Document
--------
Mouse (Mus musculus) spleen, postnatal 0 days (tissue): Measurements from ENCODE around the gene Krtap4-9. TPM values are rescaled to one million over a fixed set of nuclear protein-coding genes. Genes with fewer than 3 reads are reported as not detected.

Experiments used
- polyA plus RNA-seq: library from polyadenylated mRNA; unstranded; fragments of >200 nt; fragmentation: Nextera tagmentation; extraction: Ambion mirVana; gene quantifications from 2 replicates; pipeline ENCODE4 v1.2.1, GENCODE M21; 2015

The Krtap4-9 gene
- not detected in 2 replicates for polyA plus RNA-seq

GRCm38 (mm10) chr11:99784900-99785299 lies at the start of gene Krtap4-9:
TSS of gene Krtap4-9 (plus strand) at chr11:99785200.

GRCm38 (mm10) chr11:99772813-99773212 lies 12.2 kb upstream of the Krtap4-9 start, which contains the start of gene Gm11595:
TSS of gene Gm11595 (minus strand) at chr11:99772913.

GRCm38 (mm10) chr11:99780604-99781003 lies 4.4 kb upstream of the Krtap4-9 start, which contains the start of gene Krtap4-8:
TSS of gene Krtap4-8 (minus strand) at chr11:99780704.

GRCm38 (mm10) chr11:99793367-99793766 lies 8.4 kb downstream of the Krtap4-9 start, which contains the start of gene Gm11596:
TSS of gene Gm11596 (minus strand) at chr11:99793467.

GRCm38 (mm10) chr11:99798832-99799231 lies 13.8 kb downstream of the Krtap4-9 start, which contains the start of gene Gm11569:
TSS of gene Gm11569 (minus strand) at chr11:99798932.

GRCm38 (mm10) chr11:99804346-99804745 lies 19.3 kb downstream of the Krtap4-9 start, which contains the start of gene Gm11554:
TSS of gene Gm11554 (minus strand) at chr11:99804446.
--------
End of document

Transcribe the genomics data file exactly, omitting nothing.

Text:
Mouse (Mus musculus) spleen, postnatal 0 days (tissue): Measurements from ENCODE around the gene Krtap4-9. TPM values are rescaled to one million over a fixed set of nuclear protein-coding genes. Genes with fewer than 3 reads are reported as not detected.

Experiments used
- polyA plus RNA-seq: library from polyadenylated mRNA; unstranded; fragments of >200 nt; fragmentation: Nextera tagmentation; extraction: Ambion mirVana; gene quantifications from 2 replicates; pipeline ENCODE4 v1.2.1, GENCODE M21; 2015

The Krtap4-9 gene
- not detected in 2 replicates for polyA plus RNA-seq

GRCm38 (mm10) chr11:99784900-99785299 lies at the start of gene Krtap4-9:
TSS of gene Krtap4-9 (plus strand) at chr11:99785200.

GRCm38 (mm10) chr11:99772813-99773212 lies 12.2 kb upstream of the Krtap4-9 start, which contains the start of gene Gm11595:
TSS of gene Gm11595 (minus strand) at chr11:99772913.

GRCm38 (mm10) chr11:99780604-99781003 lies 4.4 kb upstream of the Krtap4-9 start, which contains the start of gene Krtap4-8:
TSS of gene Krtap4-8 (minus strand) at chr11:99780704.

GRCm38 (mm10) chr11:99793367-99793766 lies 8.4 kb downstream of the Krtap4-9 start, which contains the start of gene Gm11596:
TSS of gene Gm11596 (minus strand) at chr11:99793467.

GRCm38 (mm10) chr11:99798832-99799231 lies 13.8 kb downstream of the Krtap4-9 start, which contains the start of gene Gm11569:
TSS of gene Gm11569 (minus strand) at chr11:99798932.

GRCm38 (mm10) chr11:99804346-99804745 lies 19.3 kb downstream of the Krtap4-9 start, which contains the start of gene Gm11554:
TSS of gene Gm11554 (minus strand) at chr11:99804446.